Socialite-columnist Shobhaa De is in the eye of a social media storm after posting a tweet ridiculing an obese policeman. She subsequently acknowledged that she didn’t know the cop’s weight was the result of a health condition. The policeman has suggested that she could help by paying for treatment. There several ways she can help the officer and many like him who gain enormous weight because of poor health.
Inspector Daulatram Jogawat of Madhya Pradesh police was “very fit” till 1993 when he underwent surgery for gall bladder and developed an insulin imbalance that left him weighing in at about 180 kg.
Earlier this week, De tweeted Jogawat’s photo with the caption, ‘heavy police bandobast in Mumbai today’, referring to security arrangements for the city’s civic elections. The Mumbai Police tweeted back that the policeman was not one of theirs, and social was quick to pick up on the jibe to deride De.
Jogawat’s doctor, Vipul Garg, confirmed his ailment, saying the policeman’s insulin level rose after surgery and as a result of that he started gaining weight.
“I was a very good volleyball and football player and represented the police in district-level matches regularly,” Jogawat told HT.
While De’s tweet has generated a lot of heated discussion on social media, there are a few things the Mumbai-based author can do to change the lives of those who suffer from overweight because of medical conditions.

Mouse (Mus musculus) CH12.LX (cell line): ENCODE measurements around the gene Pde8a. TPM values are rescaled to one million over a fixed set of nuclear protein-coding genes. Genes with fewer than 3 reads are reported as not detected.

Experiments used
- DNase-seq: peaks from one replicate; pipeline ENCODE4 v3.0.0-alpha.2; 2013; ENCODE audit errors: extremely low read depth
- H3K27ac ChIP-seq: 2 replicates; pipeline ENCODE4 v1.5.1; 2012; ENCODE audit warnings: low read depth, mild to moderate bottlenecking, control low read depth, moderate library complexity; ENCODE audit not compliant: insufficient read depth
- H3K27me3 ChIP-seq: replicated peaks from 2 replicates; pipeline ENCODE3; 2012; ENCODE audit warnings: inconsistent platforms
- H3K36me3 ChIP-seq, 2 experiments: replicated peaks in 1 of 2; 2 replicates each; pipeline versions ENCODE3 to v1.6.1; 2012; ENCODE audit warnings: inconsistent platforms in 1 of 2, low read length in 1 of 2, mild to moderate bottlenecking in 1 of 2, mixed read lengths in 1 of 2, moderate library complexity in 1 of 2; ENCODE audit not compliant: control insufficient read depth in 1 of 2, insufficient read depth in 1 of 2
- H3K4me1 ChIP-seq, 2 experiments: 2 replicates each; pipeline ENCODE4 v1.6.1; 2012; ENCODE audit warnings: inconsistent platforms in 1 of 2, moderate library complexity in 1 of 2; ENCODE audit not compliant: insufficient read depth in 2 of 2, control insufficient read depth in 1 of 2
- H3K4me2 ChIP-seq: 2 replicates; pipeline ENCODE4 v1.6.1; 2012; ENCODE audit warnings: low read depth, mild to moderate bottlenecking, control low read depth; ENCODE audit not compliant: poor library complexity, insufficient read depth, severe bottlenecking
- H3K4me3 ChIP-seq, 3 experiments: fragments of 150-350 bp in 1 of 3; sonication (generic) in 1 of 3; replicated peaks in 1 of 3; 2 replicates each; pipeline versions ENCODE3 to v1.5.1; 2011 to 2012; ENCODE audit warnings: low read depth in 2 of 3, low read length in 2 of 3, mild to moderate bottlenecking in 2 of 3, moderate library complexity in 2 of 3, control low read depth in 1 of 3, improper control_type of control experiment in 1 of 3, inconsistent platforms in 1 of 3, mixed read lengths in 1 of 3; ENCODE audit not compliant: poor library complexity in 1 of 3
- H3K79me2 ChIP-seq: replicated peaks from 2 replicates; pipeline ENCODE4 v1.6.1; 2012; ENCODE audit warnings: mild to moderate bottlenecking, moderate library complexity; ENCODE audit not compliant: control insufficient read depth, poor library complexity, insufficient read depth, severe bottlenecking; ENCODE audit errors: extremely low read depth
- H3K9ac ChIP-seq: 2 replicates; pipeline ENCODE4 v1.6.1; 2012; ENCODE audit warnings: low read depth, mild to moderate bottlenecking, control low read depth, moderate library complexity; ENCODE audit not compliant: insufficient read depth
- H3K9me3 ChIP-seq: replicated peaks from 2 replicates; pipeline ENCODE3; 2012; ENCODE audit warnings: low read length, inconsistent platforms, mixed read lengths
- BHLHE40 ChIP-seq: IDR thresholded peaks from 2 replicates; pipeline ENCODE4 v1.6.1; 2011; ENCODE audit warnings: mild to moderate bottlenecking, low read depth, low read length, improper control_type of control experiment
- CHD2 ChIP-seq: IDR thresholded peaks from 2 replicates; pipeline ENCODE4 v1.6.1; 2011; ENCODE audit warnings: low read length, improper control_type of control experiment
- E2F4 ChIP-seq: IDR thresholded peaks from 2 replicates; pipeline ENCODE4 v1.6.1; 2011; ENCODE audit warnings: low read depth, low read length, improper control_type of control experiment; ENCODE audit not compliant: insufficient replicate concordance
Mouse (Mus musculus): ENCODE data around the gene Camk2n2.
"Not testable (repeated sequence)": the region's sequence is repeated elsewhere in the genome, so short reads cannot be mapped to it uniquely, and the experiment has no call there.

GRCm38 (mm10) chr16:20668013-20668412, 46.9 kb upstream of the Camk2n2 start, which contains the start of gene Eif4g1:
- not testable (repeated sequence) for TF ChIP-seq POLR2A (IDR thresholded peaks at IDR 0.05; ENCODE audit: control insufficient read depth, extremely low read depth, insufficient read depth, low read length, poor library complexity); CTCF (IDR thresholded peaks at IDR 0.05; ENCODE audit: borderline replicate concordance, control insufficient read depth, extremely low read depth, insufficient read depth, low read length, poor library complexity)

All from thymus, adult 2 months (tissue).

Insulin imbalance is a condition where human cells don’t use insulin effectively, causing excess glucose build up in the bloodstream. In many people this leads to an abnormal rise in their weight.
In India, about 70 million people are diabetic.
“In about 99% of the diabetics in India there is insulin resistance (a condition Jogawat suffers from). Over time, if not treated, insulin resistance can lead to type-2 diabetes,” says Dr Ashraf Ganie, professor, department of endocrinology, AIIMS.
Which offers De the scope to raise awareness about this non-communicable disease, often dubbed the ‘silent killer’.
De is a popular newspaper and online columnist read by millions. She is also a public speaker. With more than 1.4 million followers on Twitter, she has an effective tool on social media to mobilise public opinion and spread the word about the disease.
De, who authored popular books such as Starry Nights and Socialite Evenings chronicling fabled Bollywood love stories and the lives of rich, bored wives of Mumbai high society, has access to people with the means.
She could use her position as an opinion-shaper and social influencer to organise campaigns, fund-raisers and donor conferences. The money raised could be donated to groups working in this field, or she could start a organisation of her own.
Either way it would be a service to people suffering from diabetes-induced obesity.
Jogawat has already received a lot of moral support on social media.
De can also help Jogawat, whose doctor says the policeman’s ailment can be contained.
“First we will have to treat his hormonal disbalance and then operate him to reduce his obesity -- either by sucking out his fat or through bariatric surgery,” Garg said.
“His diabetes will also come under control once he loses weight.”
All this will cost Jogawat Rs 2,50,000 for surgery plus Rs 5000- 10,000 for the tests. He will also have to travel out of the district for the treatment.